Flourishing his sword in the air, the Nutcracker cried aloud, “Crack—crack—crack—stupid pack—drive mouse back—stupid pack—crack—crack—mouse—back—crick—crack—stupid pack.”[note]E. T. A. Hoffman, Nutcracker and Mouse-King, trans. Mrs. St. Simon, (New York, 1953) 36. Viewed online at American Libraries archive.org.[/note] In the beginning, in the words of E. T. A. Hoffmann, there was a “hateful” Mouse-King with fourteen eyes and seven heads who gnawed with sharp teeth at the gingerbread and sugar-plums. In the beginning there was a Mouse-King and his ragged army to defeat. A dancing cast, there on the page, their actions written as sounds, ripe for musical translation and, arguably, the makings of a timeless ballet. And though Tchaikovsky when invited to compose the score for “The Nutcracker” found the story to be poorly suited to a ballet, commenting that “these images do not gladden, do not excite inspiration but frighten, horrify and pursue me, waking and sleeping, mocking me with the thought that I shall not cope with them,”[note]Mark Carroll, “Music Note,” The Nutcracker programme (Melbourne: The Australian Ballet, 2014).[/note] “The Nutcracker” in its many guises remains a Christmas favourite.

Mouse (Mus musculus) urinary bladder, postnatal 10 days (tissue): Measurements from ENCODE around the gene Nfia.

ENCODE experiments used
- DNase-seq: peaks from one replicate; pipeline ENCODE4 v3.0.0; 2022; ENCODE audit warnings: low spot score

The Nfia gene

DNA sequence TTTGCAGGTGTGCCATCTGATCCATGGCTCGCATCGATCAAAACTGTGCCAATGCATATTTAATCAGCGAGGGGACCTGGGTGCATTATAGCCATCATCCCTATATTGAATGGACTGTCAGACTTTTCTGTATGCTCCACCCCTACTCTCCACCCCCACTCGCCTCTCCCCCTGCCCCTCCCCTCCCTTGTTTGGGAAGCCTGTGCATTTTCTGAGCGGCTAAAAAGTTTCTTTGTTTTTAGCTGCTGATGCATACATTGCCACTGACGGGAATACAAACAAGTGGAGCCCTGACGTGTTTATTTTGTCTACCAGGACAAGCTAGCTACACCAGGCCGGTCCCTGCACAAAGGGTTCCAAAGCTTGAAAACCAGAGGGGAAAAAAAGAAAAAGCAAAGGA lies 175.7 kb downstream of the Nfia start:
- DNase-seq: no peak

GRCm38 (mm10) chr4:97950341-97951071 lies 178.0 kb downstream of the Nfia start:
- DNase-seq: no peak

Benedicte Bemet in Peter Wright's “The Nutcracker.” Photograph by Jeff Busby